No glamour for a tennis pro on the road, veteran warns
THINK being a touring tennis pro is a glamorous life?
Adrian Muscillo has a different story to tell.
The 34-year-old spent four years trying to carve out a professional career at tournaments across Australasia.
Muscillo, who is now a coach in Melbourne and made a rare competitive playing appearance at this year's Lismore Open Championships, said touring life wasn't all flash hotels and fine cuisine.
"You finish your match and then you realise you are in a small country town and it's 5pm with nothing to do," he said.
"It's service station-noodles or a pie for dinner because you're trying to save money.
"There were not too many four-star hotels at my level, either.
"I still loved it (though). You travel with your mates, and it was good challenging yourself and getting the best out of your game."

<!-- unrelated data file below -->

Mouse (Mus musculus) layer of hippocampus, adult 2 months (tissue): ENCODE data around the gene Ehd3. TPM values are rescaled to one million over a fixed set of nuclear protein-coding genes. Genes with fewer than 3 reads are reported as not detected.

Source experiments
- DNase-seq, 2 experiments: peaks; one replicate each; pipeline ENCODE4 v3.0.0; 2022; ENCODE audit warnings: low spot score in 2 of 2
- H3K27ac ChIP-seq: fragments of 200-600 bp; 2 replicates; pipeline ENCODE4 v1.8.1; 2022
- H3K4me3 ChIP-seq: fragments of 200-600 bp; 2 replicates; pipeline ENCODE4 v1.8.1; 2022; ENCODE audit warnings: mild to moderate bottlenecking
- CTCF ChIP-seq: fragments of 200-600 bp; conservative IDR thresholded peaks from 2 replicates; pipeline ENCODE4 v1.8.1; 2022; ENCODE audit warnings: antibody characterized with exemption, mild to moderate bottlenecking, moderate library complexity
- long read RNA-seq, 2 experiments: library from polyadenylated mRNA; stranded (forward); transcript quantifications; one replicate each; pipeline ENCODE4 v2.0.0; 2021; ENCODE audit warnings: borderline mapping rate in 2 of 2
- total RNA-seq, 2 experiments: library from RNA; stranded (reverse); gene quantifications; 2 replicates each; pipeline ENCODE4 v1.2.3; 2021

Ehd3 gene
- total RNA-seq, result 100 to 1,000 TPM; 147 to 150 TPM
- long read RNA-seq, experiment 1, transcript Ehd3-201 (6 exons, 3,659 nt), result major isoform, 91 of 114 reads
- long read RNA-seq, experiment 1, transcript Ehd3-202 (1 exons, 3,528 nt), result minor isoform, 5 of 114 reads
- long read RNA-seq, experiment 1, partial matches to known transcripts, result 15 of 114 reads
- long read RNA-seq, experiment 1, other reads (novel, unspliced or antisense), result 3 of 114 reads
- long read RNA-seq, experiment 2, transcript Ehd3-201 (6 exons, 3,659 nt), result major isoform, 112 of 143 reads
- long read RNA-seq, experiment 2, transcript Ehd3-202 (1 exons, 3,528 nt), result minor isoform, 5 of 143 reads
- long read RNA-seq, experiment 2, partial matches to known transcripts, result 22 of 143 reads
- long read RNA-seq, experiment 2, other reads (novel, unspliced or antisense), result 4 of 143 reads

Muscillo, who was a pro from the ages of 17-21 and made the top 60 nationally, enjoyed a straight-sets win over Nicholas Thorpe in yesterday's first round of the competition's men's singles.
Victory set up a clash with Lismore player and top seed Brendan Moore today.
Muscillo was at the Lismore Tennis Club event with promising junior Nessa Pratt, whom he coaches.
"It is a lot easier coaching," he said with a wry smile.
"It's not as hard work from the sidelines and not as emotional.
"The best thing (about playing) was seeing so many different places and cultures. The worst thing was staying in dingy hotels and eating horrible foods.
"At that age you are still young and you think you have time on your side to make it. You always think you have a chance of breaking through to the top."
Top players from across northern New South Wales and interstate are in action at the four-day tournament.
Singles and doubles action in the senior and under-18 men's and women's divisions will be held over the next few days.